An essential feature of the invention is the large screw-head that bores into the pile of material to be moved, breaks up all lumps, and prepares the earth for the conveyor. The screw conveyor, placed in an inclined position, is turned like the cutting head, by a motor at the upper end of the conveyor trough.

The lower end of the machine is mounted on wheels, and the entire mechanism swings around a movable pivot at the upper end of the conveyor trough. This arrangement makes it possible to reach a large section-shaped floor area with the loader.

The capacity of the device is 30 tons an hour.

   
Boring into a pile of earth, the screw-head breaks up lumps and carries the material to the screw conveyor. The motor driven mechanism swings on a pivot.

This Truck Mixes Concrete on the Way to Work

CONCRETE-MIXER mounted on a motor-truck chassis in place of the truck body is an interesting development by a Middle Western manufacturer. The ordinary batch body with its hoist is replaced by a specially constructed frame fastening on to the chassis and supporting a rotably mounted concrete mixing-drum.

Power to operate the drum is derived from the truck motor through a power take-off.

The charge is put in the drum from measuring-bins at the road-builder’s yard and the batch is mixed while the truck is on the way to the place where construction is going on. Mixing is usually completed on the final stretch, just before discharging, but the drum may be rotated at any truck speed either forward or reverse or when standing still.

The mixed batch of concrete is discharged by gravity into a chute delivering the material to the rear of the truck and as the truck moves forward the chute spreads the concrete so that only a small amount of hand spreading is necessary

   
Concrete is mixed in the rotary drum driven by the truck motor.

Steam Shovel-Pile Driver Removes Pavement

BY converting a steam shovel into a pile driver, a street railway company in Detroit, Mich., improvised a method of removing a heavy concrete pavement from its right of way with a minimum of time and expense.

A framework of steel rails, about 18 feet high, was bolted together and attached vertically to the derrick boom of the shovel. A sliding weight was arranged to move up and down inside this frame, lifted by a wire cable that had been disconnected from the shovel, yet was operated by the shovel winch.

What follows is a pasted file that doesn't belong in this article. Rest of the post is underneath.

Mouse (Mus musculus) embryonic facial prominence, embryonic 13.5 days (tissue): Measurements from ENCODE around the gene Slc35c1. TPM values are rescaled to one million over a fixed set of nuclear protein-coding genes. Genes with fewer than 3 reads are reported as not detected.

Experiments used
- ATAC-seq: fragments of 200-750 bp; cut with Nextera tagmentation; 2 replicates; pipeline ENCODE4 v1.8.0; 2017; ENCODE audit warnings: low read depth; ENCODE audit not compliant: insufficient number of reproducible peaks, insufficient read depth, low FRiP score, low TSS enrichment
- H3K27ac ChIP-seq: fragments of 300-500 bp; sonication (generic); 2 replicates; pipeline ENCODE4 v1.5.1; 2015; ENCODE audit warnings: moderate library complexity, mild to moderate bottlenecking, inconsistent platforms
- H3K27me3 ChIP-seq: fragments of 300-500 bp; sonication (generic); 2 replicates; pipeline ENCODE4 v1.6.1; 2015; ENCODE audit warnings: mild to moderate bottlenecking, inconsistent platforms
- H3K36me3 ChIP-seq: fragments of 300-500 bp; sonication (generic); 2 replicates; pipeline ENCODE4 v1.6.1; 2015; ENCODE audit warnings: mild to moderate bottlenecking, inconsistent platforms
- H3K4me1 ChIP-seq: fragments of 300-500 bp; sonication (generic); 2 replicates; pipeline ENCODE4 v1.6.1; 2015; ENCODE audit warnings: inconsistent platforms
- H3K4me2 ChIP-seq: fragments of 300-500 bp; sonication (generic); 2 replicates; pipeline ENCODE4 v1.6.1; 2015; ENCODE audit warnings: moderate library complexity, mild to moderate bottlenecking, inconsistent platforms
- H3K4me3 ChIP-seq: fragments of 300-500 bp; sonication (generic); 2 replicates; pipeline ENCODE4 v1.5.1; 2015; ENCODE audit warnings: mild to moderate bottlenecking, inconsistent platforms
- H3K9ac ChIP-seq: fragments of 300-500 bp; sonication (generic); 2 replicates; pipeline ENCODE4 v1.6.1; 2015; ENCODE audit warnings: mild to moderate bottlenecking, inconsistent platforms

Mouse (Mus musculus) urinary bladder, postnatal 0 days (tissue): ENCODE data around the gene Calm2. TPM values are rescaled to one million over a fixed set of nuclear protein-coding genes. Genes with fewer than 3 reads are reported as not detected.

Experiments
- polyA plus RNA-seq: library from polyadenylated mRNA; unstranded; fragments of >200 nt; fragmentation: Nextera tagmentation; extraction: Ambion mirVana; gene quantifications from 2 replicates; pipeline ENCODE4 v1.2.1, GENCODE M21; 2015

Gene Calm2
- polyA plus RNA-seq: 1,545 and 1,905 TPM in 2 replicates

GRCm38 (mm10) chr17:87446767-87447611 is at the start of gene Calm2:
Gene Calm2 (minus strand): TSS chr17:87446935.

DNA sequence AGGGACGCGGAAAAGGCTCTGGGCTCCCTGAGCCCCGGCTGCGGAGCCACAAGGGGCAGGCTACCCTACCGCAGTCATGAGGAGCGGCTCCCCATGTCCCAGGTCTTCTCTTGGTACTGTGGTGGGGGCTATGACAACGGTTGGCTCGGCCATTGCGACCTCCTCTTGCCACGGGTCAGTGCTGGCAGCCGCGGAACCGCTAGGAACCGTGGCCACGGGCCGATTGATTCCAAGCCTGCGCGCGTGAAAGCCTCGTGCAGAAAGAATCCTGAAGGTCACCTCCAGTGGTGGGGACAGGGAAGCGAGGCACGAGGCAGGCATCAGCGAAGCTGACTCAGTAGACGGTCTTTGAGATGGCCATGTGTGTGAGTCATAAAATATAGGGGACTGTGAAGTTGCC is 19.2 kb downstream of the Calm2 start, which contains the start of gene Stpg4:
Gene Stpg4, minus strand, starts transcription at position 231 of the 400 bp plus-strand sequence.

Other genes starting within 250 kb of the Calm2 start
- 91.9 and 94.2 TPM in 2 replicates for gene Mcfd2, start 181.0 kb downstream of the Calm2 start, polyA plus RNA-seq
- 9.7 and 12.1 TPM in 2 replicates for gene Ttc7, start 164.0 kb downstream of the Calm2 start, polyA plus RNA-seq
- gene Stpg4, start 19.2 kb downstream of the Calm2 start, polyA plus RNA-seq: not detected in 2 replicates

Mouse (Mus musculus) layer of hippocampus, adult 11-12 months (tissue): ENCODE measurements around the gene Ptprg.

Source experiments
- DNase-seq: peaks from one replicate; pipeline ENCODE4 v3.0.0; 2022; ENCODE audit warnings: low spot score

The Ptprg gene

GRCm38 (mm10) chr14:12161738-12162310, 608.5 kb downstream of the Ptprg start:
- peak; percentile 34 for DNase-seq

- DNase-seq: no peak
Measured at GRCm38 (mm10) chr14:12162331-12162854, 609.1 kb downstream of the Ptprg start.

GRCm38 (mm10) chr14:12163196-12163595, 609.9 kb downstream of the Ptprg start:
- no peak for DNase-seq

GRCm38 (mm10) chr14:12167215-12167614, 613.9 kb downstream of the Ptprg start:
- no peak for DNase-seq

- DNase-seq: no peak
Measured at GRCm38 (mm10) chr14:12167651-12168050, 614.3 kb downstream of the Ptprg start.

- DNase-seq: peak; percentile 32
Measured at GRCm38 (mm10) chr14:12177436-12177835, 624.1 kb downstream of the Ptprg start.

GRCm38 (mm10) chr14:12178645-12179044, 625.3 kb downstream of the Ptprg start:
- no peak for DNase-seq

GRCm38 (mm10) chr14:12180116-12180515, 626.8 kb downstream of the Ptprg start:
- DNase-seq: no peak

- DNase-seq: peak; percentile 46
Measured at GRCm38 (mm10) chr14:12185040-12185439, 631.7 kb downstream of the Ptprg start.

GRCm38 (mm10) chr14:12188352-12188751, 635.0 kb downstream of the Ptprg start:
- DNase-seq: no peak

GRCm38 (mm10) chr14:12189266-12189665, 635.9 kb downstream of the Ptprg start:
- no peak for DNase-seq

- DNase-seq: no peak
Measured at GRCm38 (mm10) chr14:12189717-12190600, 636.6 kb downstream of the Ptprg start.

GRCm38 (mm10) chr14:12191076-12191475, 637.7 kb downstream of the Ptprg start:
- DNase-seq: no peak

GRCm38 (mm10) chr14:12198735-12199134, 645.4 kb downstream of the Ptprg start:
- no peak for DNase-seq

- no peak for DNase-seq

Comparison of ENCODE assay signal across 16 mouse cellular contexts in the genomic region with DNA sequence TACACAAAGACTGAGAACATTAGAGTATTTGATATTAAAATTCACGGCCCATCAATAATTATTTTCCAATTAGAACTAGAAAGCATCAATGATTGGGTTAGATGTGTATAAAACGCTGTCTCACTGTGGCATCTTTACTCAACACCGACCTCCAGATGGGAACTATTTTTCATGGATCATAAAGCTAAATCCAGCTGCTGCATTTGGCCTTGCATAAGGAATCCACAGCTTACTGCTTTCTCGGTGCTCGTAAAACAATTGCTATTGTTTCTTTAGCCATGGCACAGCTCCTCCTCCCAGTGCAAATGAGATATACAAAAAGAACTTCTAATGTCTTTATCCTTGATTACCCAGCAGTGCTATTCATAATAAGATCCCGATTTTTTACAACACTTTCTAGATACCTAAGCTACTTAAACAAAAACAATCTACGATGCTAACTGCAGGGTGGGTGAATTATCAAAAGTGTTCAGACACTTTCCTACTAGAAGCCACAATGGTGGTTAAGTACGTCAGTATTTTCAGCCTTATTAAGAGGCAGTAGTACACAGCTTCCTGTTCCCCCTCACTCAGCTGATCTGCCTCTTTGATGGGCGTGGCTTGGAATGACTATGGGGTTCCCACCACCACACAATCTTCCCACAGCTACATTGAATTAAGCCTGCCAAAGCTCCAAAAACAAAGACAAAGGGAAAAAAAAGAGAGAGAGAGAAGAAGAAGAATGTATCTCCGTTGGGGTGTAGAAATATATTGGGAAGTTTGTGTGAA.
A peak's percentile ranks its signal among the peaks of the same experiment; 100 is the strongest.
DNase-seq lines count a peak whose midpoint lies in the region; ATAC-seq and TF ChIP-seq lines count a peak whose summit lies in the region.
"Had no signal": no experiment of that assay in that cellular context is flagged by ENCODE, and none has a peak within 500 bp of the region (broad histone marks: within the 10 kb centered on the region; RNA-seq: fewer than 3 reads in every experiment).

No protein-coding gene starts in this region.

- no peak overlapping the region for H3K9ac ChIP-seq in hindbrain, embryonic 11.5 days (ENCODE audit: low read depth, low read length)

A “war nose” was fitted to the bottom of the sliding weight, and this shattered the concrete into pieces so small they could readily be removed with a shovel.

The steam shovel moved along under its own power, since by raising the boom slightly, the improvised pile-driver frame could be lifted clear off the ground.

   
Steam Shovel-Pile Driver shatters concrete.

Steam Hammer Pulls Pile from Frozen Ground

PULLING a 20-foot pile out of the ground with a steam hammer was the task accomplished recently by a contractor of Detroit, Mich., when the usual method of pile removing had failed.

After the derrick had proved itself powerless to budge the pile, the steam hammer was reversed, so that it struck upward. A three-quarter-inch steel cable was passed around it four times. This cable also passed through a U-bolt attached to the pile, and the derrick was fastened to a sling threaded through the head of the hammer.

With the derrick pulling full force, the hammer delivered several short, quick blows on the tightened cable. The pile was raised several inches. This broke the grip of the frozen ground, and the pile was then removed by the derrick alone.

   
Steam Hammer rig with U-bolt attached to the pile.

Bucket Loader Now Does the Shoveling

SHOVELS are almost unnecessary tools for the contractor who makes use of a new industrial loader that employs the bucket principle in filling wheelbarrows or wagons with crushed stone or other loose material.

The machine is designed primarily for road-building and concrete construction work, and consists of a sloping framework eight feet wide, up which travel four bucket conveyors. These pick up the material and drop it into bins, from which it is distributed by gravity.

Double capacity from the concrete mixer wherever the new machine is in use, is claimed by its inventors.

A gasoline engine runs the conveyors at any desired speed, and also moves the loader itself along the road fast enough to keep pace with the other equipment. One man controls the loader, and the adjustments include a method of raising or lowering the elevator buckets to conform to any unevenness in the ground.

   
Bucket Loader designed primarily for road-building and concrete construction work.

Engineers Hang 500-Foot Bridge in 13 Hours!

- Every Beam and Cable, Cut in Advance, Fits to the Fraction of an Inch as Long Suspension Structure Is Assembled